Jones played on three World Series teams and batted third in the lineup for the one that brought Atlanta its first and only championship in the four major professional sports. He's played for winning teams in 17 of his 19 seasons and is the last man standing from the record string of 14 consecutive division titles.

"What they were able to do under John Schuerholz and Bobby Cox and (John) Smoltz and (Tom) Glavine and all those guys ...," Bartkowski said. "The centerpiece of all that in my opinion was Chipper Jones. I'm a huge Chipper fan. It's incredible the career he's had and I hate to see him go, man. It's like a piece of me will be retiring with him."

Jones has made fans out of both Bartkowski and Evander Holyfield, who followed the Braves during the slim years and watched their rise with the rest of the national audience on TBS.

Holyfield grew up five minutes from Atlanta-Fulton County Stadium and used to sell popcorn and Cokes at games as a teenager. He got to know players by offering to carry their luggage out to their cars.

"You thought that good athleticism was going to rub off on you if you got to know people like that," Holyfield said. "It probably does because you know what? Here I am."

Holyfield marks his first heavyweight title by the Braves' worst-to-first run in 1991. Now he rubs elbows with Jones.

"Dale Murphy was really the king, but he's the only one who probably outdid Dale Murphy," Holyfield said. "Chipper won a World Series."

Holyfield marvels at Jones' ability to switch-hit. And this is from a boxer known for his left hook. Holyfield is impressed by Jones' longevity and he's still holding out hope for another title fight as he approaches 50.

"To finish strong and in this day and time to stay on one team that long ...," Holyfield said. "Shoot, it's amazing."

Aaron, the granddaddy of Atlanta sports icons, made 25 All-Star teams. And he compliments Jones for his consistency.

"In some ways I look at Chipper and think about somebody like a Stan Musial," Aaron said of the Hall of Famer who hit .331 in 22 seasons for St. Louis. "I think Chipper's got probably a lot more ability than Stan had, running the bases and hitting with power. But his swing has a similarity as Chipper's --- very consistent."

Jones will finish his career as a .300 hitter and, like Musial, start and finish with the same team. Jones has provided the Braves’ consistent production, and the Braves have provided him a competitive team. It's been a good fit.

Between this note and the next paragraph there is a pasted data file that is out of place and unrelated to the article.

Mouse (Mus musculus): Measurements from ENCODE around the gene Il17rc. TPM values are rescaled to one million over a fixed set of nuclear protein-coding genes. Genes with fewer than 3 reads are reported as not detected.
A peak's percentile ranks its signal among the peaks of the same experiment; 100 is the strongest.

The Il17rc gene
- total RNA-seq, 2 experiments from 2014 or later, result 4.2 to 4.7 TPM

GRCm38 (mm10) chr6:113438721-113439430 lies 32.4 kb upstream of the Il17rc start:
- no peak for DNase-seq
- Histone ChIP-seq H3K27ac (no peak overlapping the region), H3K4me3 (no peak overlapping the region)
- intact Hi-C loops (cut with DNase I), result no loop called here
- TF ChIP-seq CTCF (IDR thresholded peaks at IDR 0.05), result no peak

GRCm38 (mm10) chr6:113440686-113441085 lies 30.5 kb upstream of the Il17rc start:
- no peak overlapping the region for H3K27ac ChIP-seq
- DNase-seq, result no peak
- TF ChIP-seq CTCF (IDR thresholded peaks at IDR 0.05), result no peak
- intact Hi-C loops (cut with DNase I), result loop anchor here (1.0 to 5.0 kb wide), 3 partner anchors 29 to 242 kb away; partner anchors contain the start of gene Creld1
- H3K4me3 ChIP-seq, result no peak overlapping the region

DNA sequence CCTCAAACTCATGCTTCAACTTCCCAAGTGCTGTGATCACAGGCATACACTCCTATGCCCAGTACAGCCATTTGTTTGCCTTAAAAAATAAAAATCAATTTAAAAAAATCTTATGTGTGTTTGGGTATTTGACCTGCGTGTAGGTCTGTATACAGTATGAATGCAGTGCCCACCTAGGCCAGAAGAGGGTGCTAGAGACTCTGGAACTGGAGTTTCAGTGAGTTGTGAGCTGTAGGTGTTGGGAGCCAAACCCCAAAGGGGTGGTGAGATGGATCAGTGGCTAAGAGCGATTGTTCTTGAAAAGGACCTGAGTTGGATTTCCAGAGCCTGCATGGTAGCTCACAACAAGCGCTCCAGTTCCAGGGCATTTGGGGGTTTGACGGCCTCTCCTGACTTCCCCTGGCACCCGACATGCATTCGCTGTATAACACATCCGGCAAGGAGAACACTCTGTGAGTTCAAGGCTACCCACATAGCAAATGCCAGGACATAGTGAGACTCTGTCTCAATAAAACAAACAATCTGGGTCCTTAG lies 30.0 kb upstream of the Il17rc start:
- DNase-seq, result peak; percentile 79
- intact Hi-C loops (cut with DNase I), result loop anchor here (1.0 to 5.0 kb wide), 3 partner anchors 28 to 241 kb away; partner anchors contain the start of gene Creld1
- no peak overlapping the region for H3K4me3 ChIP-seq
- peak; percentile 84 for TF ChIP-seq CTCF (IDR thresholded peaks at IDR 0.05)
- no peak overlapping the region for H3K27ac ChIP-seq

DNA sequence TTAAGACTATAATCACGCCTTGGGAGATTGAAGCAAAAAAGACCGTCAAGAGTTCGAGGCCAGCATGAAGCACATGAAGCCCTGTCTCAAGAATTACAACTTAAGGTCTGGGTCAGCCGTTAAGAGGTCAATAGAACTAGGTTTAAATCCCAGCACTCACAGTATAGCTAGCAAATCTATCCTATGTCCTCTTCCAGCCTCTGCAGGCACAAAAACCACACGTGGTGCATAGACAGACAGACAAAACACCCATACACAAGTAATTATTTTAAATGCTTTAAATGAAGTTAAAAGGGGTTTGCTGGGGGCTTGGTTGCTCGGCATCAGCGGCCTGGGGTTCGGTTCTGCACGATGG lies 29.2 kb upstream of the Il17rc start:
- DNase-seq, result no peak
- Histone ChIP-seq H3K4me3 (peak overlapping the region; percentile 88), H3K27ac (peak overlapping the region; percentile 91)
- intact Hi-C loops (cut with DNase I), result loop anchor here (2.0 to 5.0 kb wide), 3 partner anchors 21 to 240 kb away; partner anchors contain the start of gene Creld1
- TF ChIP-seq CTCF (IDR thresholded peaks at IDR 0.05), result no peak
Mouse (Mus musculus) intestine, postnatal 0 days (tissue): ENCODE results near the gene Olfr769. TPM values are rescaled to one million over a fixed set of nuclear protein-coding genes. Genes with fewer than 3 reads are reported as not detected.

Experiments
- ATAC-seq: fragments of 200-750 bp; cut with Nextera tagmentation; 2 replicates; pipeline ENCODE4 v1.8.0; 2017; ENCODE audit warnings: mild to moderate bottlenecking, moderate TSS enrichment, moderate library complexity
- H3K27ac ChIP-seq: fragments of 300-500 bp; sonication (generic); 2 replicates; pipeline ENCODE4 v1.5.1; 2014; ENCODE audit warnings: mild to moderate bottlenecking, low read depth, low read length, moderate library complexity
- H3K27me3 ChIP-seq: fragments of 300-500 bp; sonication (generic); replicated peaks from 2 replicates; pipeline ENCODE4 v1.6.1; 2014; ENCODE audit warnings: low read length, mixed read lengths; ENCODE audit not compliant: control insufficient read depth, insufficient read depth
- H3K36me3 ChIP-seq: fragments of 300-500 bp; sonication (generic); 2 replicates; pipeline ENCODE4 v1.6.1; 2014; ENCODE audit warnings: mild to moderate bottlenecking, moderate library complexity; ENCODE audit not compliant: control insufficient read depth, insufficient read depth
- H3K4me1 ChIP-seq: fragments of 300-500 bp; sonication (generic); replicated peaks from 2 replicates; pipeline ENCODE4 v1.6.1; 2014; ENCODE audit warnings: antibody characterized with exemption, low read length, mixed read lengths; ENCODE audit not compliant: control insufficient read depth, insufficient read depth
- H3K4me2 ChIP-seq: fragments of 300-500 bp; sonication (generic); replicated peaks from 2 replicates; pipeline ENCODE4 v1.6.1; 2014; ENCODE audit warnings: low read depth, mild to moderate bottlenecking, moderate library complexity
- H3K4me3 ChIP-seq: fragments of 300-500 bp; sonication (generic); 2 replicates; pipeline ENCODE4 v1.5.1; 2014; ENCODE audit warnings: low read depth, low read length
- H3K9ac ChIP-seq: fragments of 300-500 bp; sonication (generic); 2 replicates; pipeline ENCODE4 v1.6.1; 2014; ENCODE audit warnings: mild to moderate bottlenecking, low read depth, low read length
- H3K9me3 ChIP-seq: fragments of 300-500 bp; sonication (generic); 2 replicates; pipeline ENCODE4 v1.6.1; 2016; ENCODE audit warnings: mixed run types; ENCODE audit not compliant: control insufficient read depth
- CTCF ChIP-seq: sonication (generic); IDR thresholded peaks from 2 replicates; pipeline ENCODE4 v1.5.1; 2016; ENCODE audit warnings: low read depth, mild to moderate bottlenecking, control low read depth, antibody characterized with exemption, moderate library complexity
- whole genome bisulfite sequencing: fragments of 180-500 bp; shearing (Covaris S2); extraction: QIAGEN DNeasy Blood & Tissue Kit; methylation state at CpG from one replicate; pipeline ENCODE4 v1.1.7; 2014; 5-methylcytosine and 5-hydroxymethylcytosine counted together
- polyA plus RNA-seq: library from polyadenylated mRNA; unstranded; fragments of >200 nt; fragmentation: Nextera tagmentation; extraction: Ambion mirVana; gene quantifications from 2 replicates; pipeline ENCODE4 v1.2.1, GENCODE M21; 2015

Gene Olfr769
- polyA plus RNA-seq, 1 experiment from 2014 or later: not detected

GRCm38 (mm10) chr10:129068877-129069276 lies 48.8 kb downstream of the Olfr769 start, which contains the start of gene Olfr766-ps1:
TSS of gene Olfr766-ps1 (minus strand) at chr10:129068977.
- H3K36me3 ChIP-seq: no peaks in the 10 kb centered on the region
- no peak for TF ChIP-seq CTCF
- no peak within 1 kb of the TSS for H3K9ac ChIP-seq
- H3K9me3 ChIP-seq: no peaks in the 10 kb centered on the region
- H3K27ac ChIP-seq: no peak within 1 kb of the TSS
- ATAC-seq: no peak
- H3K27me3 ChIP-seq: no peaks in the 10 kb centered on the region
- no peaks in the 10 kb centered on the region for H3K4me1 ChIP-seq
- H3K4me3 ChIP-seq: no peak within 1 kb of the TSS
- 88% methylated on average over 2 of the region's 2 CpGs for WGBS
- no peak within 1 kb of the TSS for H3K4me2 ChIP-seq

"Most of us who go late into our career have a time where you have self-doubt and fans start to doubt you and organizations start to doubt you," Murphy said. "It seems like fans, the organization and Chipper all hung in there together and created a real great thing."

Glavine had his share of ups and downs with Atlanta fans, dating to the 1994 players strike when he was a union leader, through his departure for the New York Mets, and then pitching with shoulder problems in his brief return to Atlanta.

He never saw a steep drop-off in production from Jones, despite the time he missed with two major knee operations.

"For a lot of guys, you have that success and you endear yourself to the fans," Glavine said. "Then at some point in time, you hit the decline in your career and then people don't like you anymore. Chipper really hasn't had any of that. Even those 'off' years for Chipper are still pretty darn good years for most people."

Murphy, who was traded by the Braves at 34 and retired at 37, is impressed by how Jones maintained his skills after 35.

"He's been able to handle that last five years or so of the time where his knees are hurt and his body isn't reacting as well," Murphy said. "That's a real hard mental challenge because then you start thinking, 'Well, I've got to be quicker. I've got to get out front. I can't catch up to the fastball.'

". . . I thought I'd play into my 40s. That's what I thought when I was in my early 30s. It's just not that easy."

That's part of the reason Murphy takes it as a compliment to be compared with Jones and why he stopped kidding Jones in spring training about all the days he needed to take out of the lineup.

"I was like, 'What are you doing, man, taking a day off? Let's go. Get out there,'" he recalled. "And he goes, 'Hey, Murph, you've gotta relax. When you were my age, you were already retired.'"

Murphy laughs at that one too, knowing it's true.